David Usher – Visual Artist
WORDS: Alexandra Lawson PHOTOGRAPHY Russell Shakespeare
David Usher has been a practicing artist for over 30 years. He began his studies at Seven Hills Art College in Brisbane in 1983. His primary interest is in painting but in 1986, he started working in Kitty Art Pottery where he was working as a technician, glazing pots and loading kilns. His girlfriend at the time, Monica, worked patiently to teach him how to ‘throw’ on a pottery wheel, and although he began to make small wheel-thrown forms, he was always too distracted with getting to the Gold Coast whenever the surf was up.
Usher continued to work in the ceramics studio in Albion until a well-known Gold Coast potter; Errol Barnes offered him a traineeship in his studio/workshop at Springbrook, Gold Coast Hinterland.
Usher packed up his family (Monica and daughter Libby) and headed down to the bright lights of the coast. He spent the next 3 years learning his craft and began to paint his images onto the ceramic forms he was making. He was fortunate to be in the right place at the right time during 1988/89 when the Ray Hughes Gallery sent a group of their artists up to work with Errol and to paint their ideas onto forms that Errol was making for them. The artists who came were some of Australia’s leading creatives, including William Robinson, Joe Furlonger, June Tupicoff, Ian Smith, Robert Moore, Michael Barnett, Gavin Chilcott, amongst others. David’s role at the time was to provide technical support, but he had the opportunity to get to know them and watch them work. These experiences helped to forge his own practice and he was encouraged by the others to ‘paint your life’, tell his story through his arts practice, and he hasn’t looked back. Developing his practice over the past decades and subsequently having the opportunity to exhibit with a number of his friends and heroes.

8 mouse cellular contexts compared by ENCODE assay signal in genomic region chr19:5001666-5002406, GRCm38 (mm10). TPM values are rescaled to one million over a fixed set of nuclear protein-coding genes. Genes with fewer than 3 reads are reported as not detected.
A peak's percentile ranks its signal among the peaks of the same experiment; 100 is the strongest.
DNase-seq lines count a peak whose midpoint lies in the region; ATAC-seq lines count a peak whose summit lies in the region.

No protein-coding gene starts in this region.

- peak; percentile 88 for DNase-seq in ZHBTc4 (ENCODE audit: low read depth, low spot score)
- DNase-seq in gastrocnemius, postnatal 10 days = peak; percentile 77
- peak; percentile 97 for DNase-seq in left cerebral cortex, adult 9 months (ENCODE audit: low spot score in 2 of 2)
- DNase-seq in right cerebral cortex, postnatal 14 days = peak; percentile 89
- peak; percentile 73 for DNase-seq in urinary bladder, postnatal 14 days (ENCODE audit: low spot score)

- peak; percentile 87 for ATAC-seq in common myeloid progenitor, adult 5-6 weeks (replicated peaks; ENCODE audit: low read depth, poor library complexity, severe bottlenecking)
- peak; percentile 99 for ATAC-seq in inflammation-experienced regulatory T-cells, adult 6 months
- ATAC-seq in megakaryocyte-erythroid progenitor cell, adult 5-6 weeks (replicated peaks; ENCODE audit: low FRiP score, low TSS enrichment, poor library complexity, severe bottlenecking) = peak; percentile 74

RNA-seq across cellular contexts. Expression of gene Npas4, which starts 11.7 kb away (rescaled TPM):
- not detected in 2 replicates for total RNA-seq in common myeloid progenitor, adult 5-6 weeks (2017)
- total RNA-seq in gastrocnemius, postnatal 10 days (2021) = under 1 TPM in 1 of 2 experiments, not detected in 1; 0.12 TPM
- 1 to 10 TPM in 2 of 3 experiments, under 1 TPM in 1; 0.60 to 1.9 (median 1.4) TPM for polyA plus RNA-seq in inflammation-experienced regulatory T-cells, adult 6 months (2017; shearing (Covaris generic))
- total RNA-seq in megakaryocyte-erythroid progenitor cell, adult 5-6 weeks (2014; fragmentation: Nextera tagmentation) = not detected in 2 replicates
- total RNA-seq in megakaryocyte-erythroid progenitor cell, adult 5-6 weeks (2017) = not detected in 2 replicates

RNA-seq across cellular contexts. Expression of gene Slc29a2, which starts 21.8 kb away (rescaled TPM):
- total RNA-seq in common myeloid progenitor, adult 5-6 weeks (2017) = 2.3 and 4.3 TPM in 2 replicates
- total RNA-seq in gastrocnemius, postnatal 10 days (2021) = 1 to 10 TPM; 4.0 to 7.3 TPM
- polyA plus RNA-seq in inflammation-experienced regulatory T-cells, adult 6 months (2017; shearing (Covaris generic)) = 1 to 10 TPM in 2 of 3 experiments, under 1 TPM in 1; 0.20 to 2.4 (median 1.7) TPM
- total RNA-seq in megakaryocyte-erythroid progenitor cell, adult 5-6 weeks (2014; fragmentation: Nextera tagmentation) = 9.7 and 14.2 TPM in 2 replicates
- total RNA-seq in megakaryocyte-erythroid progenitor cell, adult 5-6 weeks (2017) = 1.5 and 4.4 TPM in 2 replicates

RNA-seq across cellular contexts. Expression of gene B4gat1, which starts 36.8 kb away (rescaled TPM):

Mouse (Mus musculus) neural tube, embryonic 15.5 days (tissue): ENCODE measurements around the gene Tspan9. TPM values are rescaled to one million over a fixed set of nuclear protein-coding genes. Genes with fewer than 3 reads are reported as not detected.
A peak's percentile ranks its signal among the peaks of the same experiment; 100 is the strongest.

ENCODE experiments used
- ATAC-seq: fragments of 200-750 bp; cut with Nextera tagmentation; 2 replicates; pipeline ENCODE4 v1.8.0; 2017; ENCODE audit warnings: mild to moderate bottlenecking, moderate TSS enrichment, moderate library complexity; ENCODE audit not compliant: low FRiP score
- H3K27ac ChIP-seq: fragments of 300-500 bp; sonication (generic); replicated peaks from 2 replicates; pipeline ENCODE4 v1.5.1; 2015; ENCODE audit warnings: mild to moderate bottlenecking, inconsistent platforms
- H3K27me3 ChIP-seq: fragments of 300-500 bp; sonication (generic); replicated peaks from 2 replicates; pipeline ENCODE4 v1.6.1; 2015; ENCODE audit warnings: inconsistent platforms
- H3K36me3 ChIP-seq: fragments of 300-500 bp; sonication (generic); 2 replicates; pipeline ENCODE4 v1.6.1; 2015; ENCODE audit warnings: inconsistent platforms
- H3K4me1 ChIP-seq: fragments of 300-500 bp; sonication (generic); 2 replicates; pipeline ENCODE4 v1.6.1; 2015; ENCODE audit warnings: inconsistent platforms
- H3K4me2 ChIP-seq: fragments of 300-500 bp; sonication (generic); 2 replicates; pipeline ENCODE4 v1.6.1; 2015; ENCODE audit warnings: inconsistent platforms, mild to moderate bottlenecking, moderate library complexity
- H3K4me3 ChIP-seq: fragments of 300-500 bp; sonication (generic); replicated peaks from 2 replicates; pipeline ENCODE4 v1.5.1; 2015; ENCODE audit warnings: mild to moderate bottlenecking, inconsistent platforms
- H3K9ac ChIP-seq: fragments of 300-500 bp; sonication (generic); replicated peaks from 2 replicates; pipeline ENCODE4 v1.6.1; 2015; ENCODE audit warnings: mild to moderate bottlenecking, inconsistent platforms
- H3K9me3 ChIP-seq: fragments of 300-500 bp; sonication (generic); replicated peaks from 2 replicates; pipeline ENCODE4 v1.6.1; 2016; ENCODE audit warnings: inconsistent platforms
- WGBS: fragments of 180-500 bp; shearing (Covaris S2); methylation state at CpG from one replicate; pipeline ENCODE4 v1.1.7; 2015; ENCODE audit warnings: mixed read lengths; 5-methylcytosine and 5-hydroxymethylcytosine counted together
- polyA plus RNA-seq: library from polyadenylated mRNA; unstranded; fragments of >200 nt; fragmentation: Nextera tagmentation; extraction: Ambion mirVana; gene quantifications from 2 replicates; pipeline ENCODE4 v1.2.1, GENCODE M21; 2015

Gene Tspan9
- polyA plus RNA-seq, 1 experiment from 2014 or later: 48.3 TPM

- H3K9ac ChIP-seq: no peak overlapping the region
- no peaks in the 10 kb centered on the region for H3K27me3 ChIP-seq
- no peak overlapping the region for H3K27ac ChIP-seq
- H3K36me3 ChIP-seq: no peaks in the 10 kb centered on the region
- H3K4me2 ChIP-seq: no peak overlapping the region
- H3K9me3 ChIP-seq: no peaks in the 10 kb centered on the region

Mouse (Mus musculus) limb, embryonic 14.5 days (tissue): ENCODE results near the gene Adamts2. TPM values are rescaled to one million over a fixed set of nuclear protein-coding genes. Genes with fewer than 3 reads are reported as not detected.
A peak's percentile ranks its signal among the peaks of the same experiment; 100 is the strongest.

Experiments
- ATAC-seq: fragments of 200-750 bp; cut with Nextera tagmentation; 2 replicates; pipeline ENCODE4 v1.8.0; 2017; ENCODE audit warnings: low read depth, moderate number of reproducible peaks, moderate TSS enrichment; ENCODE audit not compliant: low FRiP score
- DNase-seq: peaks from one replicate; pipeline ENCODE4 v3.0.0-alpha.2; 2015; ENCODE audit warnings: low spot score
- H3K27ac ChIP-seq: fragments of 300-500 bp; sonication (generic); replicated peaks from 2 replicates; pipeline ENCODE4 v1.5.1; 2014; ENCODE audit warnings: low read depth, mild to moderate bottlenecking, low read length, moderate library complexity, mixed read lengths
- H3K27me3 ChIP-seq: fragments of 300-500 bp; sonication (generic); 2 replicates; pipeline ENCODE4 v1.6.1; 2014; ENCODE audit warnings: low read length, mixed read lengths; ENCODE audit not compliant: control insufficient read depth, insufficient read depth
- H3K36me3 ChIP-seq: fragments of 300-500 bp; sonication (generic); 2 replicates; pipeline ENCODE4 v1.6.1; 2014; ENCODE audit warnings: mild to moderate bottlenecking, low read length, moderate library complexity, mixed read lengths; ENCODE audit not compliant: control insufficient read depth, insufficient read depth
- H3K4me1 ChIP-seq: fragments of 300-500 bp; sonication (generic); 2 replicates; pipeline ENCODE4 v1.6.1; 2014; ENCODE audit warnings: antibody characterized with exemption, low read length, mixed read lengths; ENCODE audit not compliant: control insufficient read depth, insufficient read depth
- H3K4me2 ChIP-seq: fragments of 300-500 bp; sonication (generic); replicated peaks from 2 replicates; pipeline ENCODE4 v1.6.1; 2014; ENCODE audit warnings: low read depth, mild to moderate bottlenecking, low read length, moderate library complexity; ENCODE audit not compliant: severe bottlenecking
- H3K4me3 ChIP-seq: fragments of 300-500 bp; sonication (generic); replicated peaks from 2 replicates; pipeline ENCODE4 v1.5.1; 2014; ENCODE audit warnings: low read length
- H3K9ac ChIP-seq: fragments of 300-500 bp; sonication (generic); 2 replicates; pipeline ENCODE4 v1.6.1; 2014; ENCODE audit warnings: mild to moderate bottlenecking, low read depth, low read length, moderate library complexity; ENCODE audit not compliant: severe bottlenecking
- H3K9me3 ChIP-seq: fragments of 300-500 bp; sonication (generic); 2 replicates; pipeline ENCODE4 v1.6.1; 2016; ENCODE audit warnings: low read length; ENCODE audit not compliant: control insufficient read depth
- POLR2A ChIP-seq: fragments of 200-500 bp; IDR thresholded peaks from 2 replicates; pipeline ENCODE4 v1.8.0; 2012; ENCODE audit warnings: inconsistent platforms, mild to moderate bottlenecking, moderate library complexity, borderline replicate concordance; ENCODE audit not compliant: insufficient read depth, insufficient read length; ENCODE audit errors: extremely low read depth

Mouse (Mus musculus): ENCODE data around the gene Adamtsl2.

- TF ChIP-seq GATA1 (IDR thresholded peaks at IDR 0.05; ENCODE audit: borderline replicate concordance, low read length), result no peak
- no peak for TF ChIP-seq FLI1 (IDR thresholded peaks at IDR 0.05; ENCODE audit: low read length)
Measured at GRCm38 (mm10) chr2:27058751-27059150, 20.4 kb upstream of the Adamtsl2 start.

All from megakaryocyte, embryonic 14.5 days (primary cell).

Moving back to Brisbane in 1990 to set up a studio with his wife Monica. David began exhibiting his works in Brisbane in 1993, beginning with exhibitions at AMFORA Gallery, Michael Burke gallery and showing at Doggett St. gallery for over 15 years. Usher is now represented by Alexandra Lawson Gallery and, since 1993, has had over 30 solo shows while being involved in numerous groups exhibitions both internationally and in Australia.
The Gold Coast has played a pivotal role in his work, having held a number of ‘Seascape’ exhibitions. His work is a culmination of trips across the country, and his strong conection with the water from many years spent surfing the Gold Coast, amongst other favourite destinations.
He has travelled and painted with artists such as Chris O’Doherty (aka Reg Mombasa), Euan Macleod, Lucy Culliton, Elisabeth Cummings, Leo Robba, Jo Braithwaite, Neil Frazer, amongst others.
His current work focuses on time spent on family sheep and cattle stations in Western Queensland. He paints with a frenzied commitment, Usher states, ‘it’s critical to paint with intent, when I am on the road, working en plein air, I am only interested in capturing the atmosphere of the site rather than a literal representation. My aim is to translate the emotion of the experience into paint. My work is a kind of frenzy of brush strokes and mark-making, I am striving to capture the immediacy/energy of the scenes before me, before the moment vanishes. I am greatly influenced by other great Australian Landscape painters such as Joe Furlonger and Euan Macleod. Joe paints without fear, forming shapes of trees, figures, clouds, merging them into meandering horizon lines that progressively reveal the landscape around him’.
Usher’s approach to painting is to grind the brush across surfaces, building layers of forms, shapes into trees, undergrowth, skies and hidden spaces until they begin to swirl into a maelstrom of colour and form. These abstracted landscapes capture the artist’s intent, and deliver paintings that require the viewer to interpret these scenes in their own way, letting the images slowly emerge to fill their senses.
Usher works prolifically, painting on large works with the same intent as more intimate works, ‘it’s actually easier to work on a large scale simply because you have more room to move. I guess in some way a larger surface allows you to instil a sense of the scale of the scene, landscape, seascape, you are trying to interpret or capture.’
Usher has just completed a solo show for ALG at Dunkeld House in Toowoomba, and a group show with Naomi Watts and Leisl Baker, at Latrobe Gallery in Paddington Brisbane. His next big show is a collaboration with Melbourne artist Stephen Spurrier at the Toowoomba Regional Art Gallery; both Spurrier and Usher lecturer in Visual Arts at the University of Southern Queensland and now call Toowoomba home. Usher’s next trip to the coast is in February to stay with friends at Kirra and Currumbin to paint seascapes for a show later in 2021.
David Usher is represented by Alexandra Lawson Gallery (Australia).